Apparently you’re not supposed to say the phrase “I work well with others” on a resume. I read that somewhere. They say that’s a given. They say that’s what people are supposed to do these days, that it’s an unspoken requirement we combine our efforts to complete tasks and activities. Well, if that’s so true, then why hasn’t every band in Sioux City released a split EP like Tapwater Shrimp and Rev?
Perhaps the idea hadn’t crossed their minds. Perhaps those other bands were too busy or couldn’t find the time to plan out a collaborative project. It’s not totally unreasonable to think a split work would take a great deal of time and effort to fully complete. In fact, it took almost a year for the Sioux City punk(ish) band and hip-hop artist to fulfill their proposed idea of a split EP, which Tapwater Shrimp bassist Dylan Leiding said derived from a similar project he was exposed to.
“If I think about it, it probably stemmed from me liking the Front Bottoms and GDP split,” Leiding said of the Split 7-inch EP “Liberty and Prosperity,” released in 2014 by the New Jersey-based indie rock band and hip-hop artist. “I honestly don’t know how it ended up all coming together, really.”
Rosario Perez Jr., known in the music scene by his rap moniker, Rev, said the collaboration “just sort of happened” and that he had been inadvertently delaying its release due to a busy schedule. The plan, he said, was to start ordering CDs in fall 2017. Despite the postponements, the project was kept relatively under wraps until the announcement of the project’s release show at Whiskey Dick’s.
The six-track “Rev/Tapwater Shrimp Split” features three songs from each artist. Why the collaboration between Tapwater Shrimp and Rev? Simply put, both enjoyed the other’s music. Rev said he had been a fan of the Sioux City punk band since he first saw Leiding, Austin Brinkerhoff and Sam Wigton play together as a three-piece – the band has since upgraded to a four-piece with Larry Watts on guitar.
“I think I actually made it public on Facebook the first time I saw them,” said Rev. “I was like ‘Tapwater Shrimp is one of the best bands in Sioux City.’”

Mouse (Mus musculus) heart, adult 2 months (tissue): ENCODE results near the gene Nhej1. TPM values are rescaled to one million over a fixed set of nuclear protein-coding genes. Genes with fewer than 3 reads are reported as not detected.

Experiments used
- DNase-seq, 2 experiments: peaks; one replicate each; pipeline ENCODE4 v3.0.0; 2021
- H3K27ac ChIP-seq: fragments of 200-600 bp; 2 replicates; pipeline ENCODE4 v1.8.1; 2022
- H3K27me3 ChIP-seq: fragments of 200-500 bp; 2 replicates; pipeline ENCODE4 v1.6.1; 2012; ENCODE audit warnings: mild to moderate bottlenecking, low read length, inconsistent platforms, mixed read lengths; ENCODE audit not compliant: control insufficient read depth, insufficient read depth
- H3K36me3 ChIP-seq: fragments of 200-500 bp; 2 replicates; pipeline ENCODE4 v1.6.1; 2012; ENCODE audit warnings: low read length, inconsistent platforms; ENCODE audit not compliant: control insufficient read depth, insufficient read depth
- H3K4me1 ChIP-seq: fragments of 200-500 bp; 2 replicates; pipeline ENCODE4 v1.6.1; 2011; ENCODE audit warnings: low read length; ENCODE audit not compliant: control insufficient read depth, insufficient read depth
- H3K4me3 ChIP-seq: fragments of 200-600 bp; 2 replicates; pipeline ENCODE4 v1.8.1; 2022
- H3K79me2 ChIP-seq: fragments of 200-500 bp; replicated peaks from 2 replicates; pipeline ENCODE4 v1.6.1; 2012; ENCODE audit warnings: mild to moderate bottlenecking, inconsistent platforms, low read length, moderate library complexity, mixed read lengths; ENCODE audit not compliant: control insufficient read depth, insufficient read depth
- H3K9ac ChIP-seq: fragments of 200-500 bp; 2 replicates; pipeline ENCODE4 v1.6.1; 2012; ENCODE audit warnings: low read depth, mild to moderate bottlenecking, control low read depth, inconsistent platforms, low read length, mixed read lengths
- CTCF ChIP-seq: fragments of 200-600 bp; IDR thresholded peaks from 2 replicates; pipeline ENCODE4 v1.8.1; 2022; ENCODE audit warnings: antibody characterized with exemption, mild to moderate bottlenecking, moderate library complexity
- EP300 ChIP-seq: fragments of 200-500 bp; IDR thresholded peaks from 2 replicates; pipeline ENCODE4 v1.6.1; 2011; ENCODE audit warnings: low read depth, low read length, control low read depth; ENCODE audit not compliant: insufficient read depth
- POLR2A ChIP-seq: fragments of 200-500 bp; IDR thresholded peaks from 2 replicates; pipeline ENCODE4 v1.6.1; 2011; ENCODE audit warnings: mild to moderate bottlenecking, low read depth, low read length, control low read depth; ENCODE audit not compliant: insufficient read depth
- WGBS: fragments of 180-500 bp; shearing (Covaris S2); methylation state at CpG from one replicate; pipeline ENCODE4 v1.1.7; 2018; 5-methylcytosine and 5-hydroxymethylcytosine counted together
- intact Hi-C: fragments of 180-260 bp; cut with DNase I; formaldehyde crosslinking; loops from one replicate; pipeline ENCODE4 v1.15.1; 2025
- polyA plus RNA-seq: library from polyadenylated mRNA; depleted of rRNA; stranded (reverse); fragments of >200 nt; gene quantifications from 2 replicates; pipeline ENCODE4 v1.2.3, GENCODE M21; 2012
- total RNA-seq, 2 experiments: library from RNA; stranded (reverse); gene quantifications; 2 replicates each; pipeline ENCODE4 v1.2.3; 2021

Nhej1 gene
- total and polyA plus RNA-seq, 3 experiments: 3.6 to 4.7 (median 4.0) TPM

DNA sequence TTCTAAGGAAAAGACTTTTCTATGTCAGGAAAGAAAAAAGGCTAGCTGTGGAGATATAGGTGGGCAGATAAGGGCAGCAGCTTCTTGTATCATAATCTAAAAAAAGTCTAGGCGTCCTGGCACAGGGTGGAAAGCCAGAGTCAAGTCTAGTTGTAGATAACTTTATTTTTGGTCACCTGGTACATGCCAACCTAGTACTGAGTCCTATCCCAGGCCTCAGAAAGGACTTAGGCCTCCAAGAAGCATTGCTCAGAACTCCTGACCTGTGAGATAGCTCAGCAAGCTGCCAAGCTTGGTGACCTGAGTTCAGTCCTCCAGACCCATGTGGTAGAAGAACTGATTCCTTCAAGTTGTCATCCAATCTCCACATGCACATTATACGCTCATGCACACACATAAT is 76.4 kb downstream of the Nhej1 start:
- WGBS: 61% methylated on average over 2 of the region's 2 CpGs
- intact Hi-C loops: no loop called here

You have free articles remaining.
With no particular game plan set in place, both Tapwater Shrimp and Rev were given a blank slate and were left to their own devices thematically and stylistically. Rev said he was hoping he and the band could find time to “knock out a song together as a collaborative effort” but they weren’t able to make it work. “However, that is going to happen in the future for sure,” he said.
For Tapwater Shrimp, Brinkerhoff said the EP was a good platform for the band to soften up its sound a little bit and allowed him and his bandmates a chance to test the waters.
“If people hate it, then I guess maybe we won’t do that in the future,” the singer-guitarist said. “Two of the three [songs] are with acoustic guitars instead ofdistorted electric guitars and whatnot. It’s softer but it’s still fast-paced and all that jazz.”
Although Tapwater Shrimp and Rev have different methods and sound, Leiding said the structure and progression of songs in the split EP “still feels like one, constant thought even though everything on it is very separate and its own idea.”
Being able to work together with a fellow artist for an EP, Leiding said, has been a fantastic experience. “There’s a lot of really good creative energy going on in Sioux City lately,” he said. “There probably always has, but especially lately I feel like there’s a lot of good stuff coming from everywhere.”
Apart from liking the group itself, Rev said he viewed the team up as an opportunity for him to reach out to a different side of the music scene. “I’ve got this chip on my shoulder, like, ‘I’m not a rapper, I’m a f***ing musician!’ You know what I mean? So this is a chance for me to prove that I can hang with just about anyone.”
The collab also boasts the idea of unity within the local music scene, something Wigton is a big proponent of. “A few years ago, this probably would have never been a thing or the idea was just kind of out there, but to actually have two sides of the scene come together in one CD or one project is kind of interesting,” he said. “It’s very exciting to see what happens.”
Rev added, "I do feel there is a lot more unity going on in the scene right now. People are making it a point to unite. One-scene-one-love kind of stuff. You see that all across the board. I think the scene, right now, is in a really cool place."